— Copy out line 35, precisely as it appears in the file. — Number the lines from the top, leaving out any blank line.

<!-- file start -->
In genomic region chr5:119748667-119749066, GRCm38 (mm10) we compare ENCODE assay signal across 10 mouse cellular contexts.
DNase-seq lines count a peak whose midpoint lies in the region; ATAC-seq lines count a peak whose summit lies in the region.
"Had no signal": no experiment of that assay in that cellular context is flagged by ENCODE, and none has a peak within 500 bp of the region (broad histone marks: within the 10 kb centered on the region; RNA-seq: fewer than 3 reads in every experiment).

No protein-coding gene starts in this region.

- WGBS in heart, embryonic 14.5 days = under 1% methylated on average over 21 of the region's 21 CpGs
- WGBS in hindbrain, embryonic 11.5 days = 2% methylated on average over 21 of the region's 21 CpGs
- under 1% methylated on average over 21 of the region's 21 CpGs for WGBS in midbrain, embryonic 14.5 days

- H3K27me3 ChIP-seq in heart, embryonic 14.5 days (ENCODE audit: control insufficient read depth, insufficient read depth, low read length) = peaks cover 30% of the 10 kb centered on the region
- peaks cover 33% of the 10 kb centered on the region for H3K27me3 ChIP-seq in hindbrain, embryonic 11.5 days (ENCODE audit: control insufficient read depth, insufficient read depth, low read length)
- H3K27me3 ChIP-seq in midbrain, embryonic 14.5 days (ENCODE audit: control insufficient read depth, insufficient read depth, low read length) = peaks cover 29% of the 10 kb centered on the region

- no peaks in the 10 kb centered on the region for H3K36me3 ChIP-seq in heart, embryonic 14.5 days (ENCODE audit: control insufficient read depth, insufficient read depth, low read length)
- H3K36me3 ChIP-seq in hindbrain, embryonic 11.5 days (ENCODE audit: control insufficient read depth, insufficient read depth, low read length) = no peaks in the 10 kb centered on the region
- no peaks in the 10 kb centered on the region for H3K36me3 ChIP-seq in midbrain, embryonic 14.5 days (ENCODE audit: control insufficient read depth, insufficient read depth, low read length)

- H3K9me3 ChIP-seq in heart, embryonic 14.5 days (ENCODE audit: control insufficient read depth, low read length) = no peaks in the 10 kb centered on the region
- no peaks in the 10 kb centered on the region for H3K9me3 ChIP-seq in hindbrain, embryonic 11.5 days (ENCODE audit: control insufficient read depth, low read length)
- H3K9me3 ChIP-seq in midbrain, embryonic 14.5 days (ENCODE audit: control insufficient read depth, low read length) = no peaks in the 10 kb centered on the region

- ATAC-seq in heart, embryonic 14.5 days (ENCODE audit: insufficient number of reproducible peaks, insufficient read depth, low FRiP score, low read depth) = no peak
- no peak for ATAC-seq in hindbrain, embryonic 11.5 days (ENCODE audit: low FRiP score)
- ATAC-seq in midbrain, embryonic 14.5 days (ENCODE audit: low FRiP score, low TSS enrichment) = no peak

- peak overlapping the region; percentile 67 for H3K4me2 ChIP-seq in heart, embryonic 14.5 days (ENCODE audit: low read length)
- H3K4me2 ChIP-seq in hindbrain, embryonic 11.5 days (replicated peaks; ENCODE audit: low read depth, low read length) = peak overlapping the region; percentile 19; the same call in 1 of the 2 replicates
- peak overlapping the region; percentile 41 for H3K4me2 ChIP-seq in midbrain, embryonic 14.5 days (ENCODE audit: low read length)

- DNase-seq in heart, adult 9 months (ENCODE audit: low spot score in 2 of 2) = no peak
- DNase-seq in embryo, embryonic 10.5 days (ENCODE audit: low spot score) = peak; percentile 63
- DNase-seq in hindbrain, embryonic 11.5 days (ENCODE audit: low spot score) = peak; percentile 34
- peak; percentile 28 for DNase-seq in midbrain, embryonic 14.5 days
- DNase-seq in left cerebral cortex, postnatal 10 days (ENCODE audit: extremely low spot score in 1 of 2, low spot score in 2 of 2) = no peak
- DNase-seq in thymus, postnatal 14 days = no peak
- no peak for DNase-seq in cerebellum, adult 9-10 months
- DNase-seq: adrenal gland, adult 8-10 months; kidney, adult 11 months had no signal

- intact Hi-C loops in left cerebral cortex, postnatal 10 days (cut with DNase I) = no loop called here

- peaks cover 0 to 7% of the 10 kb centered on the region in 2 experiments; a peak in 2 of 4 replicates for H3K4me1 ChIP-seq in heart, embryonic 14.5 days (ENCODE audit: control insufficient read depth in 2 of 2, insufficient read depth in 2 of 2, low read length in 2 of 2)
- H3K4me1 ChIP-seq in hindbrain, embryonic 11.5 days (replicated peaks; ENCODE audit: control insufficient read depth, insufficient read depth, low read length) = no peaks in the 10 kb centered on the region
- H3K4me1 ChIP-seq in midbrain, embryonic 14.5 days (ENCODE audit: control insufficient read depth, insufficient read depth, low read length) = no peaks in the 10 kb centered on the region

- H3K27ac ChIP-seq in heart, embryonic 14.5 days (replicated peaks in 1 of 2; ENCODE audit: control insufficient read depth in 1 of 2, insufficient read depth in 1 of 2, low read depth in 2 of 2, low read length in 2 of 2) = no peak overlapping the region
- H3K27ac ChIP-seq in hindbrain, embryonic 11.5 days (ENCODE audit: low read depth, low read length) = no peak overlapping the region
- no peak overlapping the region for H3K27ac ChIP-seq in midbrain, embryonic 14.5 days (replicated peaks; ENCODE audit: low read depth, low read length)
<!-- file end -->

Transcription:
- H3K27ac ChIP-seq in heart, embryonic 14.5 days (replicated peaks in 1 of 2; ENCODE audit: control insufficient read depth in 1 of 2, insufficient read depth in 1 of 2, low read depth in 2 of 2, low read length in 2 of 2) = no peak overlapping the region